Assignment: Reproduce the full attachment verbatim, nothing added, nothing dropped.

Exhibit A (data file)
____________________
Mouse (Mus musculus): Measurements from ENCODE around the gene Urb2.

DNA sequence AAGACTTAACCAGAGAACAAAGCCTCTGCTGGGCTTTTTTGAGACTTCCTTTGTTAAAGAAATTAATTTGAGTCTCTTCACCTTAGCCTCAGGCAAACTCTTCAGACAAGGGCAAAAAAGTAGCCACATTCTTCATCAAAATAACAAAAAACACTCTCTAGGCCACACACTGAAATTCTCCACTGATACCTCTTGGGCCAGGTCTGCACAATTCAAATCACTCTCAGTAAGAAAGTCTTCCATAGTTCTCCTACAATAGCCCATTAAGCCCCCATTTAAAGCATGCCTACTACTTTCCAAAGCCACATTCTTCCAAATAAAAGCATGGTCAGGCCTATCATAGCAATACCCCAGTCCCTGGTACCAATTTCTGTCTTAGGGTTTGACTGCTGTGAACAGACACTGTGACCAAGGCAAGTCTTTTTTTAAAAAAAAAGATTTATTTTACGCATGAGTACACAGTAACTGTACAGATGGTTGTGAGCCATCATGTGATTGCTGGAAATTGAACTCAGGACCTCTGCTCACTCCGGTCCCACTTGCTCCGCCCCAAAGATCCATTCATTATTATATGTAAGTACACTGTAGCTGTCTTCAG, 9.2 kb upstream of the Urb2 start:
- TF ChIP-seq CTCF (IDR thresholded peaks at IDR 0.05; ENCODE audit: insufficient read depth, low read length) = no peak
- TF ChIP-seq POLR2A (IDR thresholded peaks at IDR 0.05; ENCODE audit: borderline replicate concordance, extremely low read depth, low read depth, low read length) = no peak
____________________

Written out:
Mouse (Mus musculus): Measurements from ENCODE around the gene Urb2.

DNA sequence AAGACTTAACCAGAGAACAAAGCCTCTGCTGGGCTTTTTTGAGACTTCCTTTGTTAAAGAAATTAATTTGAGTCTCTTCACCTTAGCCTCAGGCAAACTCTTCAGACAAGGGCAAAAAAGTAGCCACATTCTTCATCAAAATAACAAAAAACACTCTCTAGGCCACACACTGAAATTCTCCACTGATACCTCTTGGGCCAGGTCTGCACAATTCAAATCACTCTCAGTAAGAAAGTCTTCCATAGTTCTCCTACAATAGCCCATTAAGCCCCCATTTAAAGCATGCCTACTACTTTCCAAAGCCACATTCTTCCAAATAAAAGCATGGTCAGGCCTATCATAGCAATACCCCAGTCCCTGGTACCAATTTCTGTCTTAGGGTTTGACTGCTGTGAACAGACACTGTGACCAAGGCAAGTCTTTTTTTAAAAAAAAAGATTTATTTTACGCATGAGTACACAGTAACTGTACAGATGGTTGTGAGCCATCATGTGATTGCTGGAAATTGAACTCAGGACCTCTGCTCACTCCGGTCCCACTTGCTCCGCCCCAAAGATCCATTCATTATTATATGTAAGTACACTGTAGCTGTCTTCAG, 9.2 kb upstream of the Urb2 start:
- TF ChIP-seq CTCF (IDR thresholded peaks at IDR 0.05; ENCODE audit: insufficient read depth, low read length) = no peak
- TF ChIP-seq POLR2A (IDR thresholded peaks at IDR 0.05; ENCODE audit: borderline replicate concordance, extremely low read depth, low read depth, low read length) = no peak